Asda and Sainsbury’s merger: Supermarket giants may have to sell at least 73 stores | Food | Life & Style


Asda and Sainsbury’s may have to sell at least 73 supermarkets if their proposed merger goes ahead, according to new research.

If plans move forward, the new supermarket group would become the largest in the UK by market share.

Maximise UK, a firm that specialises in identifying the best locations for stores, says around six per cent of the new Sainsbury’s-Asda entity’s supermarkets would be at risk.

The areas where stores would be most under threat are the south-east and the north-west of England.

The research revealed 17 stores in the south-east could close and 13 in the north-west.

In the south-west, 11 stores could face closure, 9 in Yorkshire, 8 in the west-midlands, five in the north, three in the east midlands, three in Scotland, two in East Anglia and two in Wales.

The supermarkets announced they were in talks about the £15billion merger at the end of April.

So will your local Asda and Sainsbury’s stores be affected?

A Sainsbury’s spokesperson told Express.co.uk: “We do not plan to close any Sainsbury’s or Asda stores as a result of the combination.”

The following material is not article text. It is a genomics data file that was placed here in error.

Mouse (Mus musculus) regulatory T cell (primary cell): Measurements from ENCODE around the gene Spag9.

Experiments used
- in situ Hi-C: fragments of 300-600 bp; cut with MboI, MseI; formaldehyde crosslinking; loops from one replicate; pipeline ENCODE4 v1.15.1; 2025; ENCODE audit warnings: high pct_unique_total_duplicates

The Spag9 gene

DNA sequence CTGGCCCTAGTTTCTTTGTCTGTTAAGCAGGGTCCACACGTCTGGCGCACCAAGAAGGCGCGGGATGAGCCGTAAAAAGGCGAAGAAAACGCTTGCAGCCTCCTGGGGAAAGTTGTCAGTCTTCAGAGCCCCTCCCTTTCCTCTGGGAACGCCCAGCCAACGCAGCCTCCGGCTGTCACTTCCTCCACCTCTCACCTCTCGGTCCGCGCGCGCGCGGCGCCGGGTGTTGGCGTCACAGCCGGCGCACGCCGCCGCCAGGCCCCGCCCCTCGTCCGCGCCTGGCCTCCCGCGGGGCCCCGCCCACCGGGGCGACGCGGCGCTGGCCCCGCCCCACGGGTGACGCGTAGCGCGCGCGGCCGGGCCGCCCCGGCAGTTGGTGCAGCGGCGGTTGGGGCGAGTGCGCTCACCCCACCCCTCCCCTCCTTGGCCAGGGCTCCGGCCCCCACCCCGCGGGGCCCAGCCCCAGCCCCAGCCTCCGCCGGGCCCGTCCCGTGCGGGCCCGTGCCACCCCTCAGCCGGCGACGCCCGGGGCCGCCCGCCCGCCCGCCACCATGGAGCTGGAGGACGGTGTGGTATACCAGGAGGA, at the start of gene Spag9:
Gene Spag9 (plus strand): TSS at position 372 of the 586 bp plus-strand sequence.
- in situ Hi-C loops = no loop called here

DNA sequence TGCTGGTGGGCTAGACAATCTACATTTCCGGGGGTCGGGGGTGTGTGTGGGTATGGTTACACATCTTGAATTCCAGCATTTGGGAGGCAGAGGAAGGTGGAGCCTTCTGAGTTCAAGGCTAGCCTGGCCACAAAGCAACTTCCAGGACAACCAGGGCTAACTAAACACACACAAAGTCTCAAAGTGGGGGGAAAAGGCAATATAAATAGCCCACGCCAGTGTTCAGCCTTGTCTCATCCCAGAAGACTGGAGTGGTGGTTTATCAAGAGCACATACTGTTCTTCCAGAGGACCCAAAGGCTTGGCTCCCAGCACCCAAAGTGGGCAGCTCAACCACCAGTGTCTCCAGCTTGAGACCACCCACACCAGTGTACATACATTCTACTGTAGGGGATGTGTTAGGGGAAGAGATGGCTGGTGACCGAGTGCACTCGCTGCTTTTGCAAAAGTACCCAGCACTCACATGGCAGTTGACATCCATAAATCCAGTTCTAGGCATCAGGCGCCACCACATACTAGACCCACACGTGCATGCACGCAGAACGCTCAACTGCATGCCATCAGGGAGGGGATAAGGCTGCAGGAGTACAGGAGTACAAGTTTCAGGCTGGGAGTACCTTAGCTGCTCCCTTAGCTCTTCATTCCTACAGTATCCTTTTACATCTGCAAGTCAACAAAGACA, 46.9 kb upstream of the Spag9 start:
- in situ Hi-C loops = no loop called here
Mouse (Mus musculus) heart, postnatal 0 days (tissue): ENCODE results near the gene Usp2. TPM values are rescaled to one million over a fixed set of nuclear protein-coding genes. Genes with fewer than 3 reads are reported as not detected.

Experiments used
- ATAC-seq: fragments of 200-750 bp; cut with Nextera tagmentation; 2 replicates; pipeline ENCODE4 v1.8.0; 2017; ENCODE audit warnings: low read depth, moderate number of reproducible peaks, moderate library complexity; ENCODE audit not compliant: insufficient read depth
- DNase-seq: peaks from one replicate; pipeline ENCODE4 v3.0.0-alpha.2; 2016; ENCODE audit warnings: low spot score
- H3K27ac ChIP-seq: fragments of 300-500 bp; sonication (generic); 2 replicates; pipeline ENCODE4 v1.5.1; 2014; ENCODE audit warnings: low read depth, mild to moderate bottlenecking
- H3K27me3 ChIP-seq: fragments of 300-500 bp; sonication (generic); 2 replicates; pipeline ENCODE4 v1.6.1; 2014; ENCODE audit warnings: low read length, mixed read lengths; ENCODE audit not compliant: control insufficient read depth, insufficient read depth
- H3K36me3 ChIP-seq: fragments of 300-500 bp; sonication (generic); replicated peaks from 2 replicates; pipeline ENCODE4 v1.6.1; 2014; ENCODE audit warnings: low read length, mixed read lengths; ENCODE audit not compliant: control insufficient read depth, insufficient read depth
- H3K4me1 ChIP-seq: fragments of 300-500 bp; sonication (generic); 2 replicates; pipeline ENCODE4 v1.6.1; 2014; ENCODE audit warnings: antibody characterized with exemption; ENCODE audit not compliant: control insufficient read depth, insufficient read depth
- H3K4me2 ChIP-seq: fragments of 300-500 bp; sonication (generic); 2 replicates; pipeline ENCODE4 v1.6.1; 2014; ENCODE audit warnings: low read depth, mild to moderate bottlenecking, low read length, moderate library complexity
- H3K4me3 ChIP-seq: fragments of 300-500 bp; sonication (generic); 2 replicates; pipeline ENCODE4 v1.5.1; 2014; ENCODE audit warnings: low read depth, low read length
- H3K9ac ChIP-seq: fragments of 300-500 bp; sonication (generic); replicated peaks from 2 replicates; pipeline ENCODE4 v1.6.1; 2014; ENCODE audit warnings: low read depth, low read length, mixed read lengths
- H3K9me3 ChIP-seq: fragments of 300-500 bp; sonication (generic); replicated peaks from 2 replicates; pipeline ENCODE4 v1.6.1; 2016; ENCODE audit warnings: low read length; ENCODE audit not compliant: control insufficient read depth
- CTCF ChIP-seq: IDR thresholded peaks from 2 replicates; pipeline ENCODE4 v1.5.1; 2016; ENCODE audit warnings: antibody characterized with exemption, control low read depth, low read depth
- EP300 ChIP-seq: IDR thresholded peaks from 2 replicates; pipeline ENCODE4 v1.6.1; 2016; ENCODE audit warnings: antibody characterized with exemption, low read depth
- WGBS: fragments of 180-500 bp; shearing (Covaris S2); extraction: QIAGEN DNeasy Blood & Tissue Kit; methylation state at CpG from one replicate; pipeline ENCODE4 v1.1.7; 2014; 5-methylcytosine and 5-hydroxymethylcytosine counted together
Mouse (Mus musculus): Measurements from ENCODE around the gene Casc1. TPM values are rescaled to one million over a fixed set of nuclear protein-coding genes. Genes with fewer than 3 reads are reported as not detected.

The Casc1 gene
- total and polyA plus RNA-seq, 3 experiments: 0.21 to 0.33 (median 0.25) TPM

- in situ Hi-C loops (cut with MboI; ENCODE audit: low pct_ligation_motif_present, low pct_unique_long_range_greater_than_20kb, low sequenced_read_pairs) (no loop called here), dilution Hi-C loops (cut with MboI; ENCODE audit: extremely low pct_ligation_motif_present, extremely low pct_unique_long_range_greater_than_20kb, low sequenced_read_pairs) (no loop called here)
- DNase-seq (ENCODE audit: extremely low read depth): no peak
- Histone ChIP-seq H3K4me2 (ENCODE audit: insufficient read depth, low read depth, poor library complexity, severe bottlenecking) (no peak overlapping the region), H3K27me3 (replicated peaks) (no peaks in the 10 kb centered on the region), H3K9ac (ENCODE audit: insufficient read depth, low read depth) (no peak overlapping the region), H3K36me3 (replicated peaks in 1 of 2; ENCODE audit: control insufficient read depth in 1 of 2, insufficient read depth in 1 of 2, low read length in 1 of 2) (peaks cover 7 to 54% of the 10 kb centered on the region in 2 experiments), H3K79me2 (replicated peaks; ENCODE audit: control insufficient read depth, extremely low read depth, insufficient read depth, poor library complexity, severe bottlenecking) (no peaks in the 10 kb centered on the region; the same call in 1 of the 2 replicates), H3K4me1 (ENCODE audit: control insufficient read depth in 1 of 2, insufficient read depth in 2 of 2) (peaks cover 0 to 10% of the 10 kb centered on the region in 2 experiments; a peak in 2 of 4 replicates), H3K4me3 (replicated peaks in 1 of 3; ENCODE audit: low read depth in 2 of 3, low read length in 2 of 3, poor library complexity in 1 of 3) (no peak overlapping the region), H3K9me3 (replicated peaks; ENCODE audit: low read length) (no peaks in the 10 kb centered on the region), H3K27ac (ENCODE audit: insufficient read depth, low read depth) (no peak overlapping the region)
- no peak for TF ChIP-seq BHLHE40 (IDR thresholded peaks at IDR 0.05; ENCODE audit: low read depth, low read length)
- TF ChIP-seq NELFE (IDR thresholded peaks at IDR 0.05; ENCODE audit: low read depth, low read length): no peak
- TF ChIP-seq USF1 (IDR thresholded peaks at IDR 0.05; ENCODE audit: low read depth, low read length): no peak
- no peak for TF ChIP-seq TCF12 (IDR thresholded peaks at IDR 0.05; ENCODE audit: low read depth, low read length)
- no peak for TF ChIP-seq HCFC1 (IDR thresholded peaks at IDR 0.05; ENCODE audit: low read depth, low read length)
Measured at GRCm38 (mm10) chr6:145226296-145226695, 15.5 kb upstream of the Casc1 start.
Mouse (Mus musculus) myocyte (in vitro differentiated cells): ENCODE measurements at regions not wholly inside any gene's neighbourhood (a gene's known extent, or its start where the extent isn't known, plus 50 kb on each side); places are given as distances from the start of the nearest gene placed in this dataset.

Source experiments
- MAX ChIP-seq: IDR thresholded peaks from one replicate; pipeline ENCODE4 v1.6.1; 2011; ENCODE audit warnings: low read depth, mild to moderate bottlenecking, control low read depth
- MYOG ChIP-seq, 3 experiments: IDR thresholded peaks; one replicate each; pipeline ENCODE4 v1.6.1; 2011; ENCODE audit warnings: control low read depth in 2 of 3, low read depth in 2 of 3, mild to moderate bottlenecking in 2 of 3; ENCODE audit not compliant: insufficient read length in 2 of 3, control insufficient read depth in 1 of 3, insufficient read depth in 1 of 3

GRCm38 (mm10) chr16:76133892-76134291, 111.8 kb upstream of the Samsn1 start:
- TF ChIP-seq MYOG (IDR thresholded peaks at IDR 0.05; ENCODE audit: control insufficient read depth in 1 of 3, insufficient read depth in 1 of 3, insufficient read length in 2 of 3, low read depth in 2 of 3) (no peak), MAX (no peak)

Sainsbury’s boss Mike Coupe also confirmed at the time of the announcement the real would not result in any job cuts or store closures.

The merger is facing scrutiny by the Competition and Markets Authority (CMA) who have said the deal is “likely to be subject to review” and that it would assess whether it could reduce competition and choice for shoppers.

Mr Haywood told the BBC: “There hasn’t been a retail deal like this in more than a decade.

“The real focus will be on how Sainsbury’s and Asda’s main supermarkets operate at a local level and how they overlap.

“The CMA will be concerned about whether the deal reduces the number of competing brands within a 10 or 15 minute drive time.”

Sainsbury’s took over Habitat and Argos in 2016 for a massive £1.4billion.

Tesco, meanwhile, merged with Booker, the UK’s largest wholefoods retailer in 2017.

The traditional high street has come under increasing pressure in recent years, with the growth in online retailers.

Sainsbury’s and Asda have also been squeezed by the rise of lower-cost supermarkets Aldi and Lidl, who between them have a 12.6 percent grocery market share in the UK.

The Asda and Sainsbury’s could spark a supermarket price war.



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